An anti-Monarchyprotesters at the last royal wedding in 2011, photo Paul Mattsson

An anti-Monarchyprotesters at the last royal wedding in 2011, photo Paul Mattsson   (Click to enlarge: opens in new window)

Bea Gardner, Southampton Socialist Party

The cost of Harry and Meghan’s marriage will be 110 times that of the average couple – 1,785 times including security – according to estimates by wedding planner Bridebook. This extravagance is a window into the lives of the super-rich who have not suffered the decade of austerity we have.

It should be a national outrage that the taxpayer will fork out £300,000 on just one marquee for the night, when rough sleeping has more than doubled since Harry’s brother got married in 2011.

They will move into a grace-and-favour 21-bedroom “apartment” in the grounds of Kensington Palace, says House Beautiful. Meanwhile, two-fifths of their fellow Millennials are still stuck in overcrowded and extortionate private rentals by the age of 30 (see ‘Young people trapped in private rental’).

Just a glance at the anticipated costs of the day exposes the bitter reality of class division in Britain. Almost a year’s pay on the UK median salary will go on sausage rolls alone.

And Markle – a privately educated celebrity who is soon to be the Duchess of Sussex – is not subject to the fear and insecurity that face most migrants and refugees starting out in Britain. (See ‘Royal wedding exposes them-and-us visa system’.)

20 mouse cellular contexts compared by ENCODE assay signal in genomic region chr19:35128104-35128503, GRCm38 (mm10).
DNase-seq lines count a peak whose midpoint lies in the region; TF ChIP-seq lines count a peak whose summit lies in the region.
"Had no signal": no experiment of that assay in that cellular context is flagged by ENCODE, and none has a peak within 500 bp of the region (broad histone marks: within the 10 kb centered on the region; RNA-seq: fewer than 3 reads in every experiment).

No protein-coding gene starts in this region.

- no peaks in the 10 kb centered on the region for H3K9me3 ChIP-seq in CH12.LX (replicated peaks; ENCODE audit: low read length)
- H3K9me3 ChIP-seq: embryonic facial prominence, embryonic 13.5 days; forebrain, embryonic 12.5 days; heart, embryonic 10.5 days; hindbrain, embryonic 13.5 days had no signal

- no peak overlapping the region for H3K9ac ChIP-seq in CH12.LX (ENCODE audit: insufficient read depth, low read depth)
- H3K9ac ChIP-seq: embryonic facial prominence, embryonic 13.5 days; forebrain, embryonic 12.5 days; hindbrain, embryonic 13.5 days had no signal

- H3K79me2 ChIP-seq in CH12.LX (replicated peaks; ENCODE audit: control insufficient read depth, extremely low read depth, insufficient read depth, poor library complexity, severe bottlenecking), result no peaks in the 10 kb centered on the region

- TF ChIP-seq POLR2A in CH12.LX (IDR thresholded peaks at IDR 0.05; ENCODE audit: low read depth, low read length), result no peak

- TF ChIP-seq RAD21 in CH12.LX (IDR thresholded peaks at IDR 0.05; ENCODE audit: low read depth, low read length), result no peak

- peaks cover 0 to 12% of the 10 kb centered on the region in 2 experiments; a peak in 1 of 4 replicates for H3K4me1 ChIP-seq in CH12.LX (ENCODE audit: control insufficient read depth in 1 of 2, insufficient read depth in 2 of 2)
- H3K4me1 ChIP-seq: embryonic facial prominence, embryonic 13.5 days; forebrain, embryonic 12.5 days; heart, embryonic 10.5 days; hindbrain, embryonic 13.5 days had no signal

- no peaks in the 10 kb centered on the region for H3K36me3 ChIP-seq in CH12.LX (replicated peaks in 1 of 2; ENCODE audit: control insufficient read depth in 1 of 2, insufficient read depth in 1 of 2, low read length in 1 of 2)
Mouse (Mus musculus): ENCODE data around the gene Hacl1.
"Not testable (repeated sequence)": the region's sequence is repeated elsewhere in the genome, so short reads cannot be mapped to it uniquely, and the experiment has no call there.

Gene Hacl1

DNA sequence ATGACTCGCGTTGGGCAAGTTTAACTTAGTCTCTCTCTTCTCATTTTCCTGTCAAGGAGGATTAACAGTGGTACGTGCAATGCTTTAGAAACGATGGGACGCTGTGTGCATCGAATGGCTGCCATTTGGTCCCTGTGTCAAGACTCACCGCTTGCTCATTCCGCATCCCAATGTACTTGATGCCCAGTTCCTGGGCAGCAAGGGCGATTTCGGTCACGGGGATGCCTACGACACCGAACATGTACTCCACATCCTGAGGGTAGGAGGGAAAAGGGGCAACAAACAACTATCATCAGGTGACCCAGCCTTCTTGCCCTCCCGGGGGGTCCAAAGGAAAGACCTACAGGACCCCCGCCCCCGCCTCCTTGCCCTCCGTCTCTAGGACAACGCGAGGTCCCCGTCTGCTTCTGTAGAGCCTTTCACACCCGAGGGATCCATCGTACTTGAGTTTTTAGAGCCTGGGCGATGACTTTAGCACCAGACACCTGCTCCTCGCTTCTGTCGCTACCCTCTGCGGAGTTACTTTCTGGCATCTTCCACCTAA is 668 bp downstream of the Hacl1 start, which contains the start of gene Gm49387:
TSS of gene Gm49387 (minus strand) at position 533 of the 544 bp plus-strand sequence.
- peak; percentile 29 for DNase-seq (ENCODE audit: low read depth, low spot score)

But while many working class people will be seething at the inequality behind the headlines, the royal wedding couldn’t have come at a better time for the Tories. They hope the round-the-clock coverage will distract the public, at least temporarily, from the catastrophe that is their weak and divided government.

Royal pageantry has long been used by the ruling class to divert attention from its problems – weddings in particular since World War One. But the capitalist establishment is foolish if it thinks a wedding is enough to soothe the effects of a decade of austerity.

In 2011, some might still have been clinging to nostalgic notions that we were “all in it together.” But we are now in the middle of the longest pay squeeze in two centuries according to the Trade Union Congress.

We all know the super-rich have continued to get richer while we foot the bill. There should be no place in society for freeloading feudal relics. We say: stuff the wedding – abolish the monarchy – fight the cuts!